DEAD WHEN I GOT HERE || 2015, UK / Mexico / USA || Documentary || Directed by – Mark Aitken / Written by – Mark Aitken / Running time: 72 mins.
The principal theme of Dead When I Got Here is that marginalization and mental illness more often than not walk hand in hand. But despite the harshness of the setting shot by director Mark Aitken, a mental institution run by the patients themselves in an impoverished and particularly dangerous Mexican town, there is reason to see this feature documentary as uncomfortable, confrontational but also somewhat uplifting and inspiring message.
The film lacks the voice of an expert on its delicate topic, therefore echoing the ground breaking work of Frederick Wiseman in Titicut Follies. But it is still particularly driven by a man named Josué, who also provides narration in the film, and whose personal journey is central to the narrative arch of the documentary. He is a man who was once a patient himself, cast out by his community and left in the asylum, which is a similar story to all those who inhabit this building. His detailed description of those dark days is painful, but his words are also full of hope and warmth, especially powerful because they come straight from the source.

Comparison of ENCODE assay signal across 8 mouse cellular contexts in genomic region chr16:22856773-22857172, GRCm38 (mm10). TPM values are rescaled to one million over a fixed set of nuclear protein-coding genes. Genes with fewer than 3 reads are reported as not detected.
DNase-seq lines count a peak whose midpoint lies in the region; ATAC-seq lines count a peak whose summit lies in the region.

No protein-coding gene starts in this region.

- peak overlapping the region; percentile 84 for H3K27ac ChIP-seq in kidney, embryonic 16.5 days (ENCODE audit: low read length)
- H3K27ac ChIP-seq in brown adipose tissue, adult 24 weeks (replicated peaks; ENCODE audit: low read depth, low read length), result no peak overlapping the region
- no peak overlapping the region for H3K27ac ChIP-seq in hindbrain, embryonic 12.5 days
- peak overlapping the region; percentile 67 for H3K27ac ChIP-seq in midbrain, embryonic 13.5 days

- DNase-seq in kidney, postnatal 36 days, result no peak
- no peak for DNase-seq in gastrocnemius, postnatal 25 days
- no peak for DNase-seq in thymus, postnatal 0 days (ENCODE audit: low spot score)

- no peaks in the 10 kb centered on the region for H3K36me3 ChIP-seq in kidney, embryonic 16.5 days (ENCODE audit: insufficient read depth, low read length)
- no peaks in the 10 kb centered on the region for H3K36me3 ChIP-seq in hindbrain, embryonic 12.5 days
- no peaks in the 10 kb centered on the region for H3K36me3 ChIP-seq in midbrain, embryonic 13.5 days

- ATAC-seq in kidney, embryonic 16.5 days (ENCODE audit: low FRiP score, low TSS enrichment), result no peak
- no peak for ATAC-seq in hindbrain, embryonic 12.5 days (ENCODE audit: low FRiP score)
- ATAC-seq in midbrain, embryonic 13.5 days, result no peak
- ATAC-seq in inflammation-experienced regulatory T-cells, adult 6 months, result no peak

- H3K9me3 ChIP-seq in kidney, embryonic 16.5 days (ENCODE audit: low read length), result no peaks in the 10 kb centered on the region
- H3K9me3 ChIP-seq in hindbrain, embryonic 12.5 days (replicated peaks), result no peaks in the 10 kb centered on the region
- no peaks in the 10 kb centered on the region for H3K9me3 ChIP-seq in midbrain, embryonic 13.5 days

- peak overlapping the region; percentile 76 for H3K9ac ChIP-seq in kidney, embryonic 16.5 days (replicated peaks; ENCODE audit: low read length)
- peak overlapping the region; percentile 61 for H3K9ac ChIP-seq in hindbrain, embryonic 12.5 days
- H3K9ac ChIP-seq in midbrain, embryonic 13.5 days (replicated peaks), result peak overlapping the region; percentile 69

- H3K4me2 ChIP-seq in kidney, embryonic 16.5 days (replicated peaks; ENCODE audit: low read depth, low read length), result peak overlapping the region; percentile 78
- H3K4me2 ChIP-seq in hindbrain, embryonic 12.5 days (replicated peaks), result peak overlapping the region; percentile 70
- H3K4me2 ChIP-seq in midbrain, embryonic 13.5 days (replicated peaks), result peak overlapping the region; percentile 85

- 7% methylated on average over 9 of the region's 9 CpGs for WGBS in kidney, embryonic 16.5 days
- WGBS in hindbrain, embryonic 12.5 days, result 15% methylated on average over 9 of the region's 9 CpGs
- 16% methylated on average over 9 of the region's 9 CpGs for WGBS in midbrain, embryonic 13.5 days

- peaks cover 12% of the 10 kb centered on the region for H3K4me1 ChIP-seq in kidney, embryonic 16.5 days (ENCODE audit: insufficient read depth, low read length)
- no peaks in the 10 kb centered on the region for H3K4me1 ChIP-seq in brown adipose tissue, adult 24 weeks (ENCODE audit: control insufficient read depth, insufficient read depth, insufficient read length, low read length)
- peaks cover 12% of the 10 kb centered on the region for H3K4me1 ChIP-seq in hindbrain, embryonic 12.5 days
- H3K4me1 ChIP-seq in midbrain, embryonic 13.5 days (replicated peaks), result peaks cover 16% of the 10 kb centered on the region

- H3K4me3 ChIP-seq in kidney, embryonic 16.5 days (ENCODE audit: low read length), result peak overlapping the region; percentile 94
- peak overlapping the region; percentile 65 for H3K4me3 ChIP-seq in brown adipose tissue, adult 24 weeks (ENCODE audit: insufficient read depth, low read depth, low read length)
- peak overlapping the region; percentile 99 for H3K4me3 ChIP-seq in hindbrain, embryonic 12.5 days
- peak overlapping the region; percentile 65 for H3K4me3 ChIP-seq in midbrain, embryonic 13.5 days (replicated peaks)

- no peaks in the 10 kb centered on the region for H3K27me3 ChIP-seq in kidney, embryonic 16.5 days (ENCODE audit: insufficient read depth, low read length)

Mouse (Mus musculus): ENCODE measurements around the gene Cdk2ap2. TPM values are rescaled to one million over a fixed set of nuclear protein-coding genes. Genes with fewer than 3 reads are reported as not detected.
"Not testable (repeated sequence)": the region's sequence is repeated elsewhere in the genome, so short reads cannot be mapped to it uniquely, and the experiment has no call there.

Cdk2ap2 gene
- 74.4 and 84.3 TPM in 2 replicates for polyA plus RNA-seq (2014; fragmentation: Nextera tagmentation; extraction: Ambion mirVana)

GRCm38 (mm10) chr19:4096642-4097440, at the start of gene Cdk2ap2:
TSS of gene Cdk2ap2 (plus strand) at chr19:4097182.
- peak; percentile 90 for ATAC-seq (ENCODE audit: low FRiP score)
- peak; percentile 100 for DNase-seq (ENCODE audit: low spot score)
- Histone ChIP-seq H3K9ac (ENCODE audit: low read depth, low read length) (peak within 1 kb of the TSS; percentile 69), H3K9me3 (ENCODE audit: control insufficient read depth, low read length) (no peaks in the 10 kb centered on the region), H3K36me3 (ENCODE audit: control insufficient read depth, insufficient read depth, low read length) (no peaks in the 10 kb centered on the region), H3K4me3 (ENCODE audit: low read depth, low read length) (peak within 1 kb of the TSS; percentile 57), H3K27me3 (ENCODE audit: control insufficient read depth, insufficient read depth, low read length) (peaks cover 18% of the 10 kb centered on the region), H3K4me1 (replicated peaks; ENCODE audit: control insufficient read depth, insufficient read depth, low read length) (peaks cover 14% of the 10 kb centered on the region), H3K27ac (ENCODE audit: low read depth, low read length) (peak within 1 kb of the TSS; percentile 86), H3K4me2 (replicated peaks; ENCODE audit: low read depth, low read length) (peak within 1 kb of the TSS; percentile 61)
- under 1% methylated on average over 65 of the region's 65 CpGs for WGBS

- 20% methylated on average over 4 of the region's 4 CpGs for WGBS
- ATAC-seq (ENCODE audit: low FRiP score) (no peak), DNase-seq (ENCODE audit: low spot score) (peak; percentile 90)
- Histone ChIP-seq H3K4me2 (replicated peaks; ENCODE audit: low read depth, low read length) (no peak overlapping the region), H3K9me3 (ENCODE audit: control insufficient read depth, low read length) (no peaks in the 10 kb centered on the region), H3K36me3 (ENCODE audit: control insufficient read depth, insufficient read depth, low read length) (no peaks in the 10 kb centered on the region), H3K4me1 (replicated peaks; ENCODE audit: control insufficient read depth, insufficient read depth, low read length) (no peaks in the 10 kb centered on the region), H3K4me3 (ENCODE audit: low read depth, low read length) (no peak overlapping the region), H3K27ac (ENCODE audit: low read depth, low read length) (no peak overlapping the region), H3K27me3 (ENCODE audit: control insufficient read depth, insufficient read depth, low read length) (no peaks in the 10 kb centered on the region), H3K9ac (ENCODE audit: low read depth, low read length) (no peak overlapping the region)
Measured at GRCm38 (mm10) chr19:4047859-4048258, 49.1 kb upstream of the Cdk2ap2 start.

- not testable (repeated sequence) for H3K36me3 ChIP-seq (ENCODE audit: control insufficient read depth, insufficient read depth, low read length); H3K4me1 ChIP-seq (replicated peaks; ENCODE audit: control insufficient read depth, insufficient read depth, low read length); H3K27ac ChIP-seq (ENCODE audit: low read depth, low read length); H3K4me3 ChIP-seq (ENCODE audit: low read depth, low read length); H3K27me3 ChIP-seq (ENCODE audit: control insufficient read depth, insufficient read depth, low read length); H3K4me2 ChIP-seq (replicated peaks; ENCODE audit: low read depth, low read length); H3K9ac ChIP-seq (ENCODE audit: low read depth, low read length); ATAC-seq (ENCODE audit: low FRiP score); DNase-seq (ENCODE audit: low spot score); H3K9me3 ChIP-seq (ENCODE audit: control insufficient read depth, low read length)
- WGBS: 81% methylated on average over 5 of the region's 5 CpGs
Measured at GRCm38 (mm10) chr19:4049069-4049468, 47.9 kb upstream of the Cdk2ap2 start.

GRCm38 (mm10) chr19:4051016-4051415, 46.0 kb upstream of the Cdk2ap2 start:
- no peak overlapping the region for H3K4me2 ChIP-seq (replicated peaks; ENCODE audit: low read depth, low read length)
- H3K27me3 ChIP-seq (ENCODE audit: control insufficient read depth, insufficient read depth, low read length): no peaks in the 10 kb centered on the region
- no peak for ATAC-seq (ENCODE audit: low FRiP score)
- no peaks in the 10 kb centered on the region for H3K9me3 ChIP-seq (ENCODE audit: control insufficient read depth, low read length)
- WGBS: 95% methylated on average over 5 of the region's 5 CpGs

Dead When I Got Here is a polarizing film. Some might find the exaggerated use of music, and some of the intrusiveness of the cinematography, unsettling to the point of being exploitational. Indeed some of the stylistic choices are too much to handle, but it doesn’t seem to be a case of exploitation, rather more simply ill-advised, perhaps aiming to break the harshness of the unsettling nature of the film and representation of its subjects in a more cinematic way and highlighting the more inspiring sides of the story rather than follow an institutionalized agenda. At the end of the day, Aitken seems to pay tribute to the resilience and strong will of the patients themselves, who find a way to carry on despite being ignored by institutions. – 3/5